Numerical and Experimental Investigations into the Effects of Complex Geometry on the Mechanical Performance of Aluminum 6063 Alloy.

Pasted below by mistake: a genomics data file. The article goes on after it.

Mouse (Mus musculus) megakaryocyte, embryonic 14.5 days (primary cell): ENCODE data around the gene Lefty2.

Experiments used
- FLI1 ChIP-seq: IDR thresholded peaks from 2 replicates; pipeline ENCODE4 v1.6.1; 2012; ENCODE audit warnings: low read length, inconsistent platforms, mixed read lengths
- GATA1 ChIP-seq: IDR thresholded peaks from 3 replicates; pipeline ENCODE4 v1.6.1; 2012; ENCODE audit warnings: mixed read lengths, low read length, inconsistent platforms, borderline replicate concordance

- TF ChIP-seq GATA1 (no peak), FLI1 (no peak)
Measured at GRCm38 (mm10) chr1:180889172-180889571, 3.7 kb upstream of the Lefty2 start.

This study investigates the relationship between variations in the geometric configurations of an aluminum alloy’s complex structure and the evolution of its tensile property towards improving its mechanical performance. A prototype aluminum 6063 structure with geometric features of tapered cylinder, convergent cones, cylinder, and stepped cuboids was designed. The heat transfer and solidification analysis were simulated on the structure in the ANSYS software environment to obtain the cooling rates at each of the change of sections. A heat transfer model was used to calibrate the geometric constraints. The experimental validation was performed by sand-casting. The geometric constraints were modeled with variable-sized chills of representative heat transfer coefficients and the temperature-time-history was obtained during casting. Mechanical tests were conducted at the change of sections and the tensile behavior was obtained. The results showed that variability of the heat transfer coefficients corresponds to associated variability in mechanical performance which is in agreement with the simulations. The effect of variations in the cooling rates across the complex geometry suggests that tensile behavior can be closely controlled. Microstructural investigations also confirmed that by controlling temperature gradients, the morphology of the alloy can be tuned for better mechanical performance.